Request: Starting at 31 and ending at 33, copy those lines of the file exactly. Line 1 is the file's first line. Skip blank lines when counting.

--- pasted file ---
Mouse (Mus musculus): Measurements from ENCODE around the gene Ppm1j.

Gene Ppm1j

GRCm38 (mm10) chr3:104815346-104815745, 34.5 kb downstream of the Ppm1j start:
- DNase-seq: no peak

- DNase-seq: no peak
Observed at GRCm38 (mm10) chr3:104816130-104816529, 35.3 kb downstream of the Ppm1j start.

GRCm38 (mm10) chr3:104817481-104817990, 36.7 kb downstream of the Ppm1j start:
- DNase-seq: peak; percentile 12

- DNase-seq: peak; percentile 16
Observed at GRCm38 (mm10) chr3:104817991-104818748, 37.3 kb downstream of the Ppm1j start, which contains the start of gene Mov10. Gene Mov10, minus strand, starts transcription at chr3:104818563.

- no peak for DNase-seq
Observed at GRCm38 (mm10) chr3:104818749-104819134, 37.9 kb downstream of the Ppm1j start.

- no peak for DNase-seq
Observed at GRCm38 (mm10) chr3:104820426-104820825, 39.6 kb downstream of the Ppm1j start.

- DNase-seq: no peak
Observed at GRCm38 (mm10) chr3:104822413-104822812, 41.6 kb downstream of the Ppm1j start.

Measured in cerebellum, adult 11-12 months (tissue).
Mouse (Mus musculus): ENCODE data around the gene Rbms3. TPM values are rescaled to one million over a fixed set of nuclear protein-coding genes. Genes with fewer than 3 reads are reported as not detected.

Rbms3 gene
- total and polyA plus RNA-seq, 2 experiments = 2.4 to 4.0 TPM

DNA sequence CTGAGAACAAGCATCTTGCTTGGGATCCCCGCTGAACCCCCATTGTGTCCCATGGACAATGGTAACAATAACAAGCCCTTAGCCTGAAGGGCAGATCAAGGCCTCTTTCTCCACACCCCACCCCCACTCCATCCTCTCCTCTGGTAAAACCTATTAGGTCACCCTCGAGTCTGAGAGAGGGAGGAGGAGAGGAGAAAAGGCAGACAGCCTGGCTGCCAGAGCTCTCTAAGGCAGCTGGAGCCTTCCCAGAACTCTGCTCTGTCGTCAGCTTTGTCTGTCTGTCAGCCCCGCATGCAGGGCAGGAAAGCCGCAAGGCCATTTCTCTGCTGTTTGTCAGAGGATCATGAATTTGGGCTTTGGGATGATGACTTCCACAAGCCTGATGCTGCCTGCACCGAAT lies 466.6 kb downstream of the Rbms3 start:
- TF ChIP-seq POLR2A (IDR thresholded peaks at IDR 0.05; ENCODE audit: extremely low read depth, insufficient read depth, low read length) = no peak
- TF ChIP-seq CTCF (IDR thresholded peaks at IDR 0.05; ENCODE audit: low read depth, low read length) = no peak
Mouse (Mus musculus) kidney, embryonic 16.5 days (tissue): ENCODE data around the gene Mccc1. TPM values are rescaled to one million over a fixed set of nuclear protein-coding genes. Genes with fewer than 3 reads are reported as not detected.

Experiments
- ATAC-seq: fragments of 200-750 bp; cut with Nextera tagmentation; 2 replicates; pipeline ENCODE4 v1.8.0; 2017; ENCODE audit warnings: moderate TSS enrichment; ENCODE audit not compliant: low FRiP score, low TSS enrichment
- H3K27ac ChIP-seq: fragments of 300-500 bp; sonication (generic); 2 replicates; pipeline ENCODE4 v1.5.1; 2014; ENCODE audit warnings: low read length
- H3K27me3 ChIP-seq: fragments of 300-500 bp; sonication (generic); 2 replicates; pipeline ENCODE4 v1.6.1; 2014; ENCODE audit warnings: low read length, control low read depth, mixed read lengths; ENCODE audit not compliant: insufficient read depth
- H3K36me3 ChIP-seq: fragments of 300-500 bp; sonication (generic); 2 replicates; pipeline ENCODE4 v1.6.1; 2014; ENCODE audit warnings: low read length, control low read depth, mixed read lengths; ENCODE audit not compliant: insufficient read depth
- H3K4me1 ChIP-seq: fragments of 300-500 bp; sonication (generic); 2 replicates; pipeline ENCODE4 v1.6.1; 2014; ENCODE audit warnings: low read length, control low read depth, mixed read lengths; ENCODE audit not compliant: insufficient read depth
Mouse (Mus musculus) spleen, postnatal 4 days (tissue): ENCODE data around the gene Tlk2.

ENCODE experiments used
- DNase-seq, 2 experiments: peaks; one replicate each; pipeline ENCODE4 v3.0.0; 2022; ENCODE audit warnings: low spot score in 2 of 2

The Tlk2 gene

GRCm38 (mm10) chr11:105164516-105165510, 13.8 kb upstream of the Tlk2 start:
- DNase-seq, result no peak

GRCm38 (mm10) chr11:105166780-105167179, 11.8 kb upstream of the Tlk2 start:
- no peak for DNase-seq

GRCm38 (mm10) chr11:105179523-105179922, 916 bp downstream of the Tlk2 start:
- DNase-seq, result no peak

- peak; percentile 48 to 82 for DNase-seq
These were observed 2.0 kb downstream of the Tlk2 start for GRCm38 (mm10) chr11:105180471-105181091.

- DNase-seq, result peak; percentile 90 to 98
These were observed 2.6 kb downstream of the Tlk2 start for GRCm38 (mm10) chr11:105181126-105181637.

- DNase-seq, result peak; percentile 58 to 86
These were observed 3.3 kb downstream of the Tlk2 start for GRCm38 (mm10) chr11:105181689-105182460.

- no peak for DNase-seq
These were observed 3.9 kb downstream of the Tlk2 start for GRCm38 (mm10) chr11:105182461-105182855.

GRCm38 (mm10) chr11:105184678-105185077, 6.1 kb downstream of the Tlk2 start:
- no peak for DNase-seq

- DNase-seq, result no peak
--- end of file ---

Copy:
Mouse (Mus musculus) spleen, postnatal 4 days (tissue): ENCODE data around the gene Tlk2.

ENCODE experiments used
- DNase-seq, 2 experiments: peaks; one replicate each; pipeline ENCODE4 v3.0.0; 2022; ENCODE audit warnings: low spot score in 2 of 2